For years, fossil fuel companies and utilities have touted carbon capture and storage, or CCS, as a way to cut climate pollution from the power sector. Now, federal regulators are asking them to walk the walk.

The U.S. Environmental Protection Agency, or EPA, on Thursday proposed a new rule to nearly eliminate climate pollution from the nation’s coal- and natural gas-fired power plants by 2040. In contrast to previously proposed regulations that required “generation-shifting” — forcing utility companies to replace their fossil fuel-fired power generators with renewables, a strategy that the Supreme Court shot down last summer — the new proposal focuses on what’s achievable using technologies like carbon capture and storage, or CCS.

At least, they focus on what’s theoretically achievable based on optimistic projections from CCS’s proponents. Although the EPA says CCS technology is “adequately demonstrated” and “highly cost-effective,” experts are deeply skeptical that it can deliver on its promised emissions reductions. In the end, some told Grist that fossil fuel power plants could find it more economical to shut down and switch to renewable energy.

“The EPA is calling the bluff on the power industry,” said Charles Harvey, a professor of civil and environmental engineering at the Massachusetts Institute of Technology. “There have been so many arguments that they’ve made in favor of CCS as a mature technology. … Now the EPA is saying ‘OK, you have to do it,’ and I don’t think they really can.” 

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To be clear, EPA’s proposed standards don’t mandate a specific emissions reduction strategy, since that was deemed beyond the EPA’s authority by the Supreme Court. Instead, the agency put forward overall pollution caps, with different limits depending on the fuel facilities use (e.g., coal or natural gas), how frequently they run, and how long they plan to remain in operation. Starting in 2030, the rule would require almost all fossil fuel power plants to begin driving down their emissions, with the most stringent requirements for coal-fired power plants and the most frequently used natural gas plants.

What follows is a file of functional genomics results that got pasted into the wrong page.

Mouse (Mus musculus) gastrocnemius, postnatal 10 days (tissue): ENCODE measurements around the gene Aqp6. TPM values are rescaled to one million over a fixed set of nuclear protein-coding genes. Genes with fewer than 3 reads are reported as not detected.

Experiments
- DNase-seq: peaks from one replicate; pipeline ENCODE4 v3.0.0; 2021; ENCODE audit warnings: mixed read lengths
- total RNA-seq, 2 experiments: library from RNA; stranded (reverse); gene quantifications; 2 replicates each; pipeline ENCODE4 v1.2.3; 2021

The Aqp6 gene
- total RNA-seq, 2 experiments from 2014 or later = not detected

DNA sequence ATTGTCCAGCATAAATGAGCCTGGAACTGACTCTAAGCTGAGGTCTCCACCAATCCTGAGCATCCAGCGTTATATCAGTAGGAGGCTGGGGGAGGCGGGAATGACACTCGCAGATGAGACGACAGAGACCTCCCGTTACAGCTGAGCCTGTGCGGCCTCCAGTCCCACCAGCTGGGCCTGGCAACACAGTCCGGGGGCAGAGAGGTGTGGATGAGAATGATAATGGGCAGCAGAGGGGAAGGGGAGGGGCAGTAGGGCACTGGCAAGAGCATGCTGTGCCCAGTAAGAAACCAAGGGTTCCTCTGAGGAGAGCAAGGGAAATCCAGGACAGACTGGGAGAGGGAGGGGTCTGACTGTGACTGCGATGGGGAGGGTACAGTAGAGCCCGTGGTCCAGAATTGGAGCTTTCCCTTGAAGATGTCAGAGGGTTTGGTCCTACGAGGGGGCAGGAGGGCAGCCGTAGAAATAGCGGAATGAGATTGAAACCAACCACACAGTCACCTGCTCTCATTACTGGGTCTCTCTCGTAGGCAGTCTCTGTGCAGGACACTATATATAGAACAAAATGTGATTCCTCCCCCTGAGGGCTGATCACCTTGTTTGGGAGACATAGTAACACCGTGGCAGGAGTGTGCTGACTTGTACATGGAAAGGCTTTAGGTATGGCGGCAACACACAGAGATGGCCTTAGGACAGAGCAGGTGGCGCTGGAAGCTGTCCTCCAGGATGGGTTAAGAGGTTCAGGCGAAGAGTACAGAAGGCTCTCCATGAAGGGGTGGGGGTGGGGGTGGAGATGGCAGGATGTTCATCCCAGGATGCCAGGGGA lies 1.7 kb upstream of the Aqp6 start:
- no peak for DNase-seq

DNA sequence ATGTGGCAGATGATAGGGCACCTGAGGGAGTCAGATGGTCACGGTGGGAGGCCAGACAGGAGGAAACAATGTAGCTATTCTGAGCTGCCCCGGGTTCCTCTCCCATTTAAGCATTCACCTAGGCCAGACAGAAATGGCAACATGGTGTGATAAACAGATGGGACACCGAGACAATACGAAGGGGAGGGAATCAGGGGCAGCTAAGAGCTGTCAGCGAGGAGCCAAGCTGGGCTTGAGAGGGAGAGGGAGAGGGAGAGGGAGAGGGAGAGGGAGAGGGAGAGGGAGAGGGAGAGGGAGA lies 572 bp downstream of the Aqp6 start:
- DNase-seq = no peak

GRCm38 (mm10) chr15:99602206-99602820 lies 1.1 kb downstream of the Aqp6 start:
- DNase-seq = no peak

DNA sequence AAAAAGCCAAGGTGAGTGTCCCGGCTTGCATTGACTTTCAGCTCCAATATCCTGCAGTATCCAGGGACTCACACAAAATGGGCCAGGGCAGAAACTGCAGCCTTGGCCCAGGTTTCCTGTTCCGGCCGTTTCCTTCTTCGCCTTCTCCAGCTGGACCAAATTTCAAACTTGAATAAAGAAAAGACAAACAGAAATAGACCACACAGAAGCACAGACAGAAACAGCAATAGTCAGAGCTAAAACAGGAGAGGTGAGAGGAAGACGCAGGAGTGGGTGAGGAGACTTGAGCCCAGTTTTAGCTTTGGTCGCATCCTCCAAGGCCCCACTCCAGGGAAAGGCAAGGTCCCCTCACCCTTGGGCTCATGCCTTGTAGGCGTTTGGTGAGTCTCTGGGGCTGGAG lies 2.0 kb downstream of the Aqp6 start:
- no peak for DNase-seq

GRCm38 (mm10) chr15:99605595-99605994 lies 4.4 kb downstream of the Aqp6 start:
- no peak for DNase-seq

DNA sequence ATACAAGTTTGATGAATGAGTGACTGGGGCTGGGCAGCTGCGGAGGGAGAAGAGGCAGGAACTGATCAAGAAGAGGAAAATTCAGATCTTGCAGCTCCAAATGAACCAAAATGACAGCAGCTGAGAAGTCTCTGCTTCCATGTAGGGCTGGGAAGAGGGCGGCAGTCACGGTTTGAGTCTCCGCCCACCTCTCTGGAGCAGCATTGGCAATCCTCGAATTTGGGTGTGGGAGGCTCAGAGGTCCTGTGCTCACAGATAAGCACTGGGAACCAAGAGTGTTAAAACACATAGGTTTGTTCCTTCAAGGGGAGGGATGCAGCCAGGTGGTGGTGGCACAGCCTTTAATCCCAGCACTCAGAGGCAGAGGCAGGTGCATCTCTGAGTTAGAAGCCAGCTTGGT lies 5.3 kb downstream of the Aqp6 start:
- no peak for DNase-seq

According to the EPA, its proposed rules would cut 617 million metric tons of CO2 emissions through 2042 — an amount equal to about 40 percent of the power sector’s emissions in 2022. The agency highlights two technology-based “pathways” that power plants could choose: one based on CCS, which uses chemical reactions to strip carbon out of the emissions that come out of a facility’s smokestacks, and the other involving hydrogen, which can be blended with natural gas to reduce greenhouse gas emissions.

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Industry groups have promised much from CCS, saying that it can — or will — be capable of capturing 90 percent of a power plant’s greenhouse gas emissions, and the EPA’s 680-page proposed rulemaking seems to take those promises at face value. The document cites a long history of research into the technology, as well as declining costs for its deployment, thanks to unprecedented funding for CCS included in the Biden administration’s 2022 climate spending law.

But despite this long history, CCS doesn’t have a strong track record of actually sequestering carbon — especially for the power sector, where 90 percent of proposed carbon capture capacity has failed or never gotten off the ground. In the 2010s, the Department of Energy supported five demonstration projects with some $2 billion in funding, but only one ever became operational. That project, attached to a coal-burning power plant near Houston, Texas, called Petra Nova, closed in 2020, leaving just one commercial power plant in the entire world still using carbon capture: the Boundary Dam coal plant in Saskatchewan, Canada. 

A coal plant with smokestacks blowing smoke